Spring 2022: While I was waiting for the semester to start (and to learn my schedule’s fate) I had a lot of anxiety about a repeat of fall 21. There had been a failure to launch “Living with Corona19” and the activity restriction level was at 4 (the highest /most restrictive) for most of the winter break. There was no way we’d be back in classrooms when we couldn’t even eat at a restaurant after 9pm! I was deeply worried about my salary and my future employment options, too. I had already been told that I couldn’t make up my missed hours over the winter course selection, and rumors abounded that the graduation rate in 2021 was lower, that the national exam (Suneung) scores were lower, and that overall expected enrollment of new students was … lower.

NOTE: Returning students have classes in Jan/Feb, 3rd year high school students – aka the graduating class – take their Suneung in mid-November and although they go back to classrooms, they are not expected to do much work since the test results will determine their university eligibility. As a result, by early December, the scores and numbers of graduating students is already known even though the school year does not end until February of the following calendar year.

Some schools were shutting down, or cutting programs. The public schools were all fully back online (with exceptions for outbreaks), but the university deemed it was too difficult to contain a spread at a school where students came from all over the country, and would engage in socially risky behavior (like partying without a mask). The existing round of contracts were not set to end until February of ’23, but if my hours were continuously docked I might not be able to afford to wait that long. My school sent out emails urging anyone who wanted to resign before the semester start to come and talk to the office.

I had zero control or input over my schedule either. It changed more than once before March 1, and continued to change for the first several weeks of the semester! The university’s federal allotment was reduced, and budget cuts ensued. The minimum number of students to keep a course was raised (from 5 to 10), and the maximum number of lounge hours was lowered. Because some majors had gone fully offline by this time, the school decided to offer a small number of face to face English courses, but I was not given any chance to volunteer for those.

In the end I was assigned 8 regular courses (my 6 contracted+ my 2 make ups) and kept only 3 due to low enrollment. I had an additional 4 online lounge hours, and 2 “in person” lounge hours each week, the later consisted of me sitting in an empty classroom for the whole time, because it was “my duty”. I know that this was a result of my admin going to bat for me and pushing to add more lounge hours so that I could get paid, and I really appreciate the way she had my back, but the whole situation was absurd. I had come full circle back to desk warming. I was not only an English Robot*, but I was a virtual English Robot. It was time to go. I turned in my 90 day notice near the end of the spring semester, my last day of classes was June 21, and my last official day of employment is August 31.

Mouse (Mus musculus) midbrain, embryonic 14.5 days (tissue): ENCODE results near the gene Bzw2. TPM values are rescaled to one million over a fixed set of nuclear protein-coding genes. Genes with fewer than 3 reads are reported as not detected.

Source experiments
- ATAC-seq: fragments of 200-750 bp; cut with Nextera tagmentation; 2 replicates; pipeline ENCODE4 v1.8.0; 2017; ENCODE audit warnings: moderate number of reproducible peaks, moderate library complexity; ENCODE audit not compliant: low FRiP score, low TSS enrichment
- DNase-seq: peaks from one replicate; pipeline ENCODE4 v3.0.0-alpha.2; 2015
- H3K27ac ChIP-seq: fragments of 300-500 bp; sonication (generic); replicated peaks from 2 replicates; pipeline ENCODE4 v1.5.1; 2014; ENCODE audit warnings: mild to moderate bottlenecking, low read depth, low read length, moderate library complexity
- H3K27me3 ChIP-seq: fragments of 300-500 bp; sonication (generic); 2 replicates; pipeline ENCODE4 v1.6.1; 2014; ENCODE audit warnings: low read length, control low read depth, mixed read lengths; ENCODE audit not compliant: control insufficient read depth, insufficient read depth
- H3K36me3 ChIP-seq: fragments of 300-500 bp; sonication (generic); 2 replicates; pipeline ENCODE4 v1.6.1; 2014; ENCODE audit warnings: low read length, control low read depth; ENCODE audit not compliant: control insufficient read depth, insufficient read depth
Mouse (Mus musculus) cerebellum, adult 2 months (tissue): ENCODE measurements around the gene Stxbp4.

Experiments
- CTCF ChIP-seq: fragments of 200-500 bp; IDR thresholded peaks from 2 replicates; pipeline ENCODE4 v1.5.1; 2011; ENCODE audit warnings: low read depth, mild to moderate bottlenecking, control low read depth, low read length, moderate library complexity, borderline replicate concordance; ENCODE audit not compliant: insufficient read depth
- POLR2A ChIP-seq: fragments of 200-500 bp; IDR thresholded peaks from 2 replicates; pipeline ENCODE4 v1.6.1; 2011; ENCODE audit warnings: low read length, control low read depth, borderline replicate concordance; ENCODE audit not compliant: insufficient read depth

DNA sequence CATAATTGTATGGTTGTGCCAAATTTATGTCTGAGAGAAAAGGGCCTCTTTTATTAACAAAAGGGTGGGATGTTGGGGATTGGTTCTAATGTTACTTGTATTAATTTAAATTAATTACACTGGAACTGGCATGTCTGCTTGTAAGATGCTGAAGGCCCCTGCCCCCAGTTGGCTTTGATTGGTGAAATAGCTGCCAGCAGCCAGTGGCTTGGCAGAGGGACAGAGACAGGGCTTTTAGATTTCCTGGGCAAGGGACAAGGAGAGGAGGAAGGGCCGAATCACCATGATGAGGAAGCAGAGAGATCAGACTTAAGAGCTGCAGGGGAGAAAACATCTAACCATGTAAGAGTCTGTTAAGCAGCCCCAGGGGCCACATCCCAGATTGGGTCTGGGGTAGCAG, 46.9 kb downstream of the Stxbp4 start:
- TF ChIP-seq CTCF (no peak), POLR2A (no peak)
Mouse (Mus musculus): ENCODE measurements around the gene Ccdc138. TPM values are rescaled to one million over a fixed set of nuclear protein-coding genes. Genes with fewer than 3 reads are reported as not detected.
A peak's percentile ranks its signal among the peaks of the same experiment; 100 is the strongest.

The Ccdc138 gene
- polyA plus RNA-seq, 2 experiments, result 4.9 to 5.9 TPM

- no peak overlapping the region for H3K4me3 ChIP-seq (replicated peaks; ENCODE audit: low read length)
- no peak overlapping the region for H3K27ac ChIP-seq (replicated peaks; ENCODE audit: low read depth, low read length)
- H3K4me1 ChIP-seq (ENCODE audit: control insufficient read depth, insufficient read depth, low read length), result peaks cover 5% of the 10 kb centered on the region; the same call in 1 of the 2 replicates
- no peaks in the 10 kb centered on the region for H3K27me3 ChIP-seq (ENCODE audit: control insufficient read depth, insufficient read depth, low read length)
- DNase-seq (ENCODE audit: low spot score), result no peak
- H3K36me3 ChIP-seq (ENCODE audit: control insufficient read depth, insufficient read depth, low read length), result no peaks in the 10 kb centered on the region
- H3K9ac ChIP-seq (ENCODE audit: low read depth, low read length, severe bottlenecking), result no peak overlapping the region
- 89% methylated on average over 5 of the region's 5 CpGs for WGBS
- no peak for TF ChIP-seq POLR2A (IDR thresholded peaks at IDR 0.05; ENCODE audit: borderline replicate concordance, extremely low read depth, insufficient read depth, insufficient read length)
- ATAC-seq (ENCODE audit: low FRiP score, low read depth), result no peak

*English Robot is the term I use to describe any “teacher” whose job is primarily to stand in front of the class and be a Happy Foreigner ™, giving out set phrases in that coveted native accent. I think that it can be good for the kids to be exposed, but it’s soul sucking to the human being who has trained to be a teacher to be trapped in the role of living doll. Most of these jobs also entail mandatory hours of just existing at the school, to be seen and so they can tell the parents about how the foreign teacher is available to their precious children all day. In EPIK, they call it “desk warming”.

What’s Next?

I’m saving the details for a surprise revelation post (though some of you already know). I did find a good opportunity that will start in October, and it’s different from anything I’ve done before. The university I’ll be working with doesn’t have an English Department (yet), so there’s no strong expectations that I have to follow a preset curriculum or meet certain bureaucratic minimums. There will be plenty of other challenges (no shortage of other types of bureaucracy), and my work will not be limited to within the university. Also, the country I’m going to doesn’t have as much online access as Korea, and hasn’t been enacting much in the way of COVID restrictions or accommodations. There are some virtual conferences and workshops among teachers and teacher trainers, but no widespread virtual classrooms for regular students. Finally, the nature of the project itself has a greater chance of being more “meaningful impact” and less “English Robot”, providing me with a level of job satisfaction I haven’t felt in many years. I’m not saying it’s going to be a cake walk, but it will definitely be entirely different from everything I’ve done in Korea, and that is something I am looking forward to immensely.